Saturday, January 15, 2011

Read while you can't weed, part one

Yesterday's post about beans was brought to you not only by my personal enthusiasm, but by a number of informative sources I've come to rely on.  It can be tricky figuring out the differences between where plants come from and where they are currently used, in cultures that have adopted them and bred them into new varieties, and sometimes there are no real answers.  However, here are a few of the books I trust to get it as right as it gets.

William Woys Weaver's 100 Vegetables and Where They Came From and Heirloom Vegetable Gardening.  The former is available at the usual book retailers, and the latter is out of print, available used for a substantial cost, or for much less as a CD from online book sellers and some gardening catalogs.  Also, check libraries.  Weaver tells the best stories about edible plants, and his research is awe-inspiring; also, he cares not just about cultural history but about botanical origins, not just about growing but about cooking.  He gives you insightful details like (as I was reading yesterday) how long ago strings started being bred out of string beans, and what that means in terms of dating old varieties, as well as why a tidy little bush bean is probably not a Native American crop of ancient lineage even if it's named after an Indian tribe.  And he's often funny.  (This is a serious university-sponsored blog and I am not supposed to say I have a big intellectual crush on the man and want to marry him and grow his onions, but there you are.)

Food Plants of the World: An Illustrated Guide by Ben-Erik van Wyk.  This is more in the nature of a reference book, but a really gorgeous one that I love browsing in.  I am relying on it for most of the plant origin information I need to build this year's garden.  It doesn't include everything (no mouse melons!) and the entries are short, but basic information is provided for each plant on origin and history, cultivation and harvesting, uses and properties, nutrition, and common names in various languages.  The book is organized alphabetically by scientific name (which is good practice for my memory, though there's a thorough index as well) with several pictures of each food plant.  Part of the fun is reading entries for plants we could never grow here, like baobab (I gather it can be a houseplant, but I don't think I'll try) or durian.  But it's also useful for identifying all those different brassicas, or finding out that asparagus pea and winged bean are not all that closely related after all.  Family relationships aren't clearly enough designated for my taste, though; they may be mentioned in the text but aren't given in the header.

I'll write another post tomorrow on some of the gardening books I've enjoyed recently, and would love to hear about yours too!

5 comments:

  1. Hi Erica, When it comes to "reference" material on food plants and their origins, I really like "Edible: an Illustrated Guide to the World's Food Plants," by National Geographic. I have checked it out of the library so many times, that it is probably to by my own copy.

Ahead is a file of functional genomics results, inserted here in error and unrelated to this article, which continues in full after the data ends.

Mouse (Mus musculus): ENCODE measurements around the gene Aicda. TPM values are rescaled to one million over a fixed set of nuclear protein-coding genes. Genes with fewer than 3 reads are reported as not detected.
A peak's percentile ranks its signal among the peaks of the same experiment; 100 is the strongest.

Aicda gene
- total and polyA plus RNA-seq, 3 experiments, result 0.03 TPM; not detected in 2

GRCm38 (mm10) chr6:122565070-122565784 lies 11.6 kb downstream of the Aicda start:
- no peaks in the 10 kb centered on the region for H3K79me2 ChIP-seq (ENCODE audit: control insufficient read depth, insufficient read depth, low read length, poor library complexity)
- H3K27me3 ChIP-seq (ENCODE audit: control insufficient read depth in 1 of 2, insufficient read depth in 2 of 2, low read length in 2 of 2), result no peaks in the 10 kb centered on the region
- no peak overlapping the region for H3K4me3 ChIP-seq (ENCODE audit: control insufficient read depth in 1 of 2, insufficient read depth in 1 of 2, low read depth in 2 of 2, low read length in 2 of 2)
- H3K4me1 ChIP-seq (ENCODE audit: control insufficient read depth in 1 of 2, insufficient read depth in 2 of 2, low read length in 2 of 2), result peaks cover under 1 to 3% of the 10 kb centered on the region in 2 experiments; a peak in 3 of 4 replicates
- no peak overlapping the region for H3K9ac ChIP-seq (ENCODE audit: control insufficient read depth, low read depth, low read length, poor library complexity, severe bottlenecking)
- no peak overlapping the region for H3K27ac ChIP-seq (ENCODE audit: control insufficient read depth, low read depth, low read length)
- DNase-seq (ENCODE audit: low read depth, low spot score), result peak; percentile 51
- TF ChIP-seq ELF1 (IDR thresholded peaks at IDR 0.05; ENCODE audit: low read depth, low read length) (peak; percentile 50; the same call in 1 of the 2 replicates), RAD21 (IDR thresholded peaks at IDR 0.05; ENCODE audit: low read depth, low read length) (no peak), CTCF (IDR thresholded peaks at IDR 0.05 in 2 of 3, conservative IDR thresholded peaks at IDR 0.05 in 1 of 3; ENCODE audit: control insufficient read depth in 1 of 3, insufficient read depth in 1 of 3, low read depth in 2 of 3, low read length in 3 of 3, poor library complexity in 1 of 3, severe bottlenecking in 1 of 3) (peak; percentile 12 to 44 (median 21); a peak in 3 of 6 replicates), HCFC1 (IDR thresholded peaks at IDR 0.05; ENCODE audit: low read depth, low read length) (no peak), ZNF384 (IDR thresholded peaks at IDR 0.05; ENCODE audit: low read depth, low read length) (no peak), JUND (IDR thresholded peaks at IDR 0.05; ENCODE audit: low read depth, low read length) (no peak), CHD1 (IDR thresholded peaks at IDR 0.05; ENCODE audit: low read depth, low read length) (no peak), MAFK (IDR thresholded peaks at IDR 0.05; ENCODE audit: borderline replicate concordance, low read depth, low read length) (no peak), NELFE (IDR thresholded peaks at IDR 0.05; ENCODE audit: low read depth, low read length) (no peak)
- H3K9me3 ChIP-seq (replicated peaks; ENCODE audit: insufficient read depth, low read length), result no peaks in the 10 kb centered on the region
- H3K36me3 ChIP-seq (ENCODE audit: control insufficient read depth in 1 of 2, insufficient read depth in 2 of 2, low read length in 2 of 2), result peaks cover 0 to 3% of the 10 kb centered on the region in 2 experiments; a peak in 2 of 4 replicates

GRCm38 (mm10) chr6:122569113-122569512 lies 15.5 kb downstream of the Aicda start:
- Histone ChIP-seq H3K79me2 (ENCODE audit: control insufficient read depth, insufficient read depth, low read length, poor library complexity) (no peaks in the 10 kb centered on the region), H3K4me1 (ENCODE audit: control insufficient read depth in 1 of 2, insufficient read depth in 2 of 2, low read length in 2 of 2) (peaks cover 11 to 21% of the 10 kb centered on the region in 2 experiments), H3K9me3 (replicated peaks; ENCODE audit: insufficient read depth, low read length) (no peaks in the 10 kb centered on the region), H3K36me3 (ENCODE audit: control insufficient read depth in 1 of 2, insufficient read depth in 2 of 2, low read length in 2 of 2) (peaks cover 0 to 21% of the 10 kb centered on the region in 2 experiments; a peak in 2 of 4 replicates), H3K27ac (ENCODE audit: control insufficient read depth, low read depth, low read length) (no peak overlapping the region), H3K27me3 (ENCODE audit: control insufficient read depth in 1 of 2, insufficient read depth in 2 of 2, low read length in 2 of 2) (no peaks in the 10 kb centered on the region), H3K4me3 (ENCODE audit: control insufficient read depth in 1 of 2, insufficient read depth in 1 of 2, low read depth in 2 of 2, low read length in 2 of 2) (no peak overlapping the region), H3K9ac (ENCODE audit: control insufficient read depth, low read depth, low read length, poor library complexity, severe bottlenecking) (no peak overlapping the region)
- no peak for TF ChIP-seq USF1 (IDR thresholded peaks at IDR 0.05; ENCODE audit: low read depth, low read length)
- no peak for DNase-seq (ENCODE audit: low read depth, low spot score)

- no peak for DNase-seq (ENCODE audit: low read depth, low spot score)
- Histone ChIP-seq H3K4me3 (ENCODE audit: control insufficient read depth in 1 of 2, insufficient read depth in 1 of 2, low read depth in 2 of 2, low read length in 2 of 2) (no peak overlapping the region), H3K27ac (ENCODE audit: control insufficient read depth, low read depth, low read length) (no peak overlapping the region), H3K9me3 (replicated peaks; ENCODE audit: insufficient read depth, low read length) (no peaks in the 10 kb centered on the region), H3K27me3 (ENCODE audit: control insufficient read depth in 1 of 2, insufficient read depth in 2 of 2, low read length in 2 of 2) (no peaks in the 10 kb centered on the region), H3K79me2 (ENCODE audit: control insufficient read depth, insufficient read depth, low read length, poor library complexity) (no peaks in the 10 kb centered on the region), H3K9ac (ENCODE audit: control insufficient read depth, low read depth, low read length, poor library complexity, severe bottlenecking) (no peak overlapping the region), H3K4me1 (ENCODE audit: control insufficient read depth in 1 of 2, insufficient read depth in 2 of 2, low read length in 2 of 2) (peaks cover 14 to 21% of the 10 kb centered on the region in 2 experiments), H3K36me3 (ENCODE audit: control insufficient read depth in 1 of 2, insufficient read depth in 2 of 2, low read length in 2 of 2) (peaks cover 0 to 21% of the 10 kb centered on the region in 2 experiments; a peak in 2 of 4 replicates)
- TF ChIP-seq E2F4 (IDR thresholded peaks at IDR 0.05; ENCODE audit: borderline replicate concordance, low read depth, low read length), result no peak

I have another recommendation for every one, actually two recommendations. I just finished reading "52 loaves" by William Alexander (same author as "The $64 Tomato", great read!!!). Anyway, 52 loaves is about the author's attempt to bake the perfect loaf of peasant bread. He even goes as far as growing his own wheat and building his own oven. Whether you like to bake your own bread or simply just enjoy eating bread, it is a fantastic book. Sabine Harvey

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  2. ha ha - I'm going to die laughing about you wanting to grow his onions.

    My mom loves durian and it truly is offensive. We used to make her sit on a stool out in the garage by herself to eat it. Once I bought a whole fresh one from the Asian supermarket for her and left it in my car while I ran a very short errand. By the time I got back, the car was horrendous. Erica, I know you're very adventurous and I challenge you to try it. If I see one some day, I'm going to pick one up for you. :)

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  3. Sabine - thanks, those are great recommendations! I keep seeing the National Geographic one mentioned and haven't got to it yet, but I will! And I do bake bread, so I will check out the other too.

    Wendy, I do fully intend to try durian once in my life, but from all I've heard it may be the only time.

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  4. Come, now, durian is tasty, not offensive. Friends in Singapore once "tested" me out on durian as a dessert. Visitors often are offered the treat, amid a roomful of smiles. Yes, it was strong, but, really, what should I say, interesting. I enjoyed it. It tastes on the order of what skunk spray smells like, but on the fruity side of the spectrum. When I was a kid, I always wanted to have a skunk for a pet, so go figure.

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  5. Hm, maybe this explains your non-reaction to stink bug smell, Bob. :)

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